@MarshmallowBlue
I'd do:
1 with no nutrients and no daily aeration/degassing
1 with single nutrient and no aeration
1 with single nutrient and no aeration
1 with SNA and no aeration
1 with SNA and aeration
 
I will do an experiment with all those factors. It may be a while as I need to make sure I have time to check gravity on all of them at least once a day. Right now I have a newborn and my daily free time ranges from 0 to none.
 
Maybe you could post a couple of your favorite Mead recipes?
:)
I have 18 pounds of Clover Honey and 15 pounds of Orange Blossom honey.
I first want to make 1 gallon batches before doing anything big.
 
@ArcLight I'd make traditional with the Orange Blossom, as it's a great honey on its own, but you can add fruit to it as well.
With the clover you could try my Grape and Pear mead:
2.5 lbs of honey per gallon
4 medium green pears per gallon
1 bag of green grapes per gallon
Red Star Montrachet yeast
Put the grapes and pears through a food processor and after washing your hands, or wearing clean gloves, squeeze the pulp to get all the juice out. Add the juice to the ferment and you can eat the pulp or compost it.
I'd keep the yeast at or below 70 if you can. The mead will have a lot of body when all said and done. Google "perry pyment" for more details.
 
@MarshmallowBlue
I'll try to do the same, and am under the same schedule mess for awhile...
Shoot me a PM, and let's try to collaborate on methods, OGs, temps, etc....
2 data points are always better than 1...
 
Great article.
Quick question. I am planning to do some session meads around 5-6% that will be kegged and carbonated. Would you still suggest staggered nutrients in this case? I've heard that with low-grav meads the fermentation is usually over so fast that staggering is unnecessary. My main concern here is reducing initial off flavors in order to shorten the hive to glass timeframe.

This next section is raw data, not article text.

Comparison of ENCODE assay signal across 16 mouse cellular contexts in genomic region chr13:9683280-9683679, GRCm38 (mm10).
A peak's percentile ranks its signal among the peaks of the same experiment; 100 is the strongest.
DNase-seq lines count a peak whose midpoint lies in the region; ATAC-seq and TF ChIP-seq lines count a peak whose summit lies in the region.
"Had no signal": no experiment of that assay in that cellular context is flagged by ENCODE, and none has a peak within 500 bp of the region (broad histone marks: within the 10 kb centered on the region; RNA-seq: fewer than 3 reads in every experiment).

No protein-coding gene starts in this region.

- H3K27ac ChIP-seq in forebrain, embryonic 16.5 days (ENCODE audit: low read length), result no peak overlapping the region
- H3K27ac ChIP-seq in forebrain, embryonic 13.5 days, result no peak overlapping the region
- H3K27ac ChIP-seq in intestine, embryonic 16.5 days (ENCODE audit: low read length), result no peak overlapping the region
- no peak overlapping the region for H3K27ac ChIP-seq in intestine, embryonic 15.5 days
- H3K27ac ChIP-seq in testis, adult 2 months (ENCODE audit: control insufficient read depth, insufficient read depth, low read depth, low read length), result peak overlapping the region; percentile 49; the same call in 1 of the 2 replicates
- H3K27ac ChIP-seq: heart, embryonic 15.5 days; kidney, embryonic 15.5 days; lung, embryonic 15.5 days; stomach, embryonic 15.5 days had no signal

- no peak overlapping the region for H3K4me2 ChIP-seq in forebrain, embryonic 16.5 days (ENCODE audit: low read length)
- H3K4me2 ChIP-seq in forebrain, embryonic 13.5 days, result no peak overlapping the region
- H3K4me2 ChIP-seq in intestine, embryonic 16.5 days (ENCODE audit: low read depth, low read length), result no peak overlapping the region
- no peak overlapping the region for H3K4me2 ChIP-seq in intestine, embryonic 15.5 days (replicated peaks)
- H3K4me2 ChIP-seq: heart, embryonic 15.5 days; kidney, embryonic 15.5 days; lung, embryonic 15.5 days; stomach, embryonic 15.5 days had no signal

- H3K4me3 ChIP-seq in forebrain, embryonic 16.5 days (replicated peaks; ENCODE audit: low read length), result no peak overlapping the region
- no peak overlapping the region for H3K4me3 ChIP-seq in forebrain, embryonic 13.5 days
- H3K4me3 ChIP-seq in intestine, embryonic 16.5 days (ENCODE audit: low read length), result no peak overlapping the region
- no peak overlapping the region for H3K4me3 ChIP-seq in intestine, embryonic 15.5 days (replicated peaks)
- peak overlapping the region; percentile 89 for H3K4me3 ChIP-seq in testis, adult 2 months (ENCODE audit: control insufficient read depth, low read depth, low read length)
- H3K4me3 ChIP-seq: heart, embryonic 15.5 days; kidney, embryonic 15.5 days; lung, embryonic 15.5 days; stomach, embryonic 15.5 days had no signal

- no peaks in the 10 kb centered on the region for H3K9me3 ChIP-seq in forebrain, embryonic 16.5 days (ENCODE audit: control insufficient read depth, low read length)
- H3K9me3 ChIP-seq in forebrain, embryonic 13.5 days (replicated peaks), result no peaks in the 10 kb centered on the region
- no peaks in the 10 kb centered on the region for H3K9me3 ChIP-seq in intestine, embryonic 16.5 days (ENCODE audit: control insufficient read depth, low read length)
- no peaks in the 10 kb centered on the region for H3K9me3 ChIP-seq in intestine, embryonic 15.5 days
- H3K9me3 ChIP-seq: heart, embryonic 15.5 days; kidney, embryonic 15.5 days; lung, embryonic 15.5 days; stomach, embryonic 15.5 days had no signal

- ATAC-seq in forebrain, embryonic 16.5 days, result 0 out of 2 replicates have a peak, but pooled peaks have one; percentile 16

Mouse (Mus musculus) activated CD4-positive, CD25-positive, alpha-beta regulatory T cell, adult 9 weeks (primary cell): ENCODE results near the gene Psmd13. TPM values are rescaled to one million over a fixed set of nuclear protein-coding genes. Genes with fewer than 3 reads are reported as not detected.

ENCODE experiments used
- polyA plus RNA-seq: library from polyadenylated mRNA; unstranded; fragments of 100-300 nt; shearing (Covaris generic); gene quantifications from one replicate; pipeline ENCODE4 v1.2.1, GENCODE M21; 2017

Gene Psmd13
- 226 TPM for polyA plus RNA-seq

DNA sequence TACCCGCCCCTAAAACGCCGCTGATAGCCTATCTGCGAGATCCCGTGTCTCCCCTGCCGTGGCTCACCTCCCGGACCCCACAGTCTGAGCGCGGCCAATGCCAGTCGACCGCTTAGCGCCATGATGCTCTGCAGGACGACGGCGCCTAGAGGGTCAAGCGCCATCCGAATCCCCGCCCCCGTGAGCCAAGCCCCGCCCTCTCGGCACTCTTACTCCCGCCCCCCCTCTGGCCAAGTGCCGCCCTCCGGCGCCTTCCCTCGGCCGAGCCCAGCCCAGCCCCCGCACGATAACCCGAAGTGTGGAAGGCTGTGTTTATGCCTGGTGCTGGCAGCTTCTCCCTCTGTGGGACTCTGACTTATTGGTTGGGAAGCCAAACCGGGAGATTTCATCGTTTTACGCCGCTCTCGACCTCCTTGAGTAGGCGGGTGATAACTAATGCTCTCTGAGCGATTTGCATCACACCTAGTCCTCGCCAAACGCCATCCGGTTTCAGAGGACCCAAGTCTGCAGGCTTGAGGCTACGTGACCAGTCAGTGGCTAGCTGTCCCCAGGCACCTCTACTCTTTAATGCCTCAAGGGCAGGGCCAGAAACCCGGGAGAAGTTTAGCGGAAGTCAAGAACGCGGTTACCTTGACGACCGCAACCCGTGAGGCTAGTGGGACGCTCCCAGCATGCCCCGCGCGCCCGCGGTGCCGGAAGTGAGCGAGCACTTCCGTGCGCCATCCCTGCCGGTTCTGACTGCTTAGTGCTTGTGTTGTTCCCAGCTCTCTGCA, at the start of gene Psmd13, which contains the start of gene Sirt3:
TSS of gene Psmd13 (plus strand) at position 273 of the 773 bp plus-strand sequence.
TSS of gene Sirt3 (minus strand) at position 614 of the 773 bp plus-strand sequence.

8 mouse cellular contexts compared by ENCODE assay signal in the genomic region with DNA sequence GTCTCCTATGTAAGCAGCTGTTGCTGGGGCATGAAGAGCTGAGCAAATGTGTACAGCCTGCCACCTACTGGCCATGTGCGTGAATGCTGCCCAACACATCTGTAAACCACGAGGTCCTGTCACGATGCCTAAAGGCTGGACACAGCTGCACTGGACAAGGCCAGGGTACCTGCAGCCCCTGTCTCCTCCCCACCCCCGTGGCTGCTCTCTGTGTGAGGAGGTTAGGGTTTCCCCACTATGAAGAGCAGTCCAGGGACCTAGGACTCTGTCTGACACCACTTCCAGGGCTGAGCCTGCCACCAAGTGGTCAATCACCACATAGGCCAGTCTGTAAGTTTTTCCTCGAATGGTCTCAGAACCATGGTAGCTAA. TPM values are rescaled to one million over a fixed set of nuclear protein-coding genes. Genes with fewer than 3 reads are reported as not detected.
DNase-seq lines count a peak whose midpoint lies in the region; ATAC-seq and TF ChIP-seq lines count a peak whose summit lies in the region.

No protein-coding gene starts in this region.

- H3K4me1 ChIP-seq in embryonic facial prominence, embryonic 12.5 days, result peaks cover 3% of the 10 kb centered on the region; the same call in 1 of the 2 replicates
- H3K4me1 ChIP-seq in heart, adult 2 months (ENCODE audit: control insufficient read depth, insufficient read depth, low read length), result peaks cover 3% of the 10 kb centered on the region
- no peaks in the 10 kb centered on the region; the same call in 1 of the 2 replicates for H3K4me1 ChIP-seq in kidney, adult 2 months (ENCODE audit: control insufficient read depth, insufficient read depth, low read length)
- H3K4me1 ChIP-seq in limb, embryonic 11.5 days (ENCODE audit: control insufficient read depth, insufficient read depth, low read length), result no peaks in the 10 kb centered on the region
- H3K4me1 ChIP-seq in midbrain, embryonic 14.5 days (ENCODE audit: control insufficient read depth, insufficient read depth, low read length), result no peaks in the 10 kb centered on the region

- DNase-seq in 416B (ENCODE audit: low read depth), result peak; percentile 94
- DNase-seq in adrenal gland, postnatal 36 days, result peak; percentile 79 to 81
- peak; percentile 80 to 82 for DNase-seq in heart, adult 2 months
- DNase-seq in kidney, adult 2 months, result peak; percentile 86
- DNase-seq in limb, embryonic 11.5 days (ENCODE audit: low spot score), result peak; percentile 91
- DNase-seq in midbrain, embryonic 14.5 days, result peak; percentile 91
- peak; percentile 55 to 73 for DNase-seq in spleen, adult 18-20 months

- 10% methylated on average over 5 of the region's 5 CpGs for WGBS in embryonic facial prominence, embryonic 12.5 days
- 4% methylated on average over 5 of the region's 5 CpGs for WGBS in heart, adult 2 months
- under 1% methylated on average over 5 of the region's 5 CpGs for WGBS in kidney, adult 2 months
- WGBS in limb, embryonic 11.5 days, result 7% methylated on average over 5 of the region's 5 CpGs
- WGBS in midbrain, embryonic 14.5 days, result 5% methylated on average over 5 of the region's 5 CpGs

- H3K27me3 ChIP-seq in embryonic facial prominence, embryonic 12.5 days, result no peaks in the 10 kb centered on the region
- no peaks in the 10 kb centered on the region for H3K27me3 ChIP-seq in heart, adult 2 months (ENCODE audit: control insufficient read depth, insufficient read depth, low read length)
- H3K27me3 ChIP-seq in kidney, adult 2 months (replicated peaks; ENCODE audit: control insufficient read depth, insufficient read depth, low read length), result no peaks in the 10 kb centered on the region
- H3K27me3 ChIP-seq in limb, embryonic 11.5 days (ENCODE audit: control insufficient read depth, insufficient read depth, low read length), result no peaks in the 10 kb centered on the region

Also, I've also heard on this site (Bray's one month mead) that WLP570 is a great mead yeast. I'm planning to do a split batch and test it vs. a wine yeast. What nutrients do you suggest for a wine yeast and would you vary those at all when using ale yeast?
Thanks, Aaron
 
@amcclai7 No, just load your nutrients up front with pitch. To keep off flavors in check, using nutrients and keeping the temp below 70 are key.
I read a lot of good things about BOMM, but I haven't made one so I can't comment about it, other than many others seem to have success with it.
Nutrients can be used cross yeast, there aren't any wine specific / beer specific nutrients that I'm aware of. One of the main goals of yeast nutrient is to provide Yeast Accessible Nitrogen.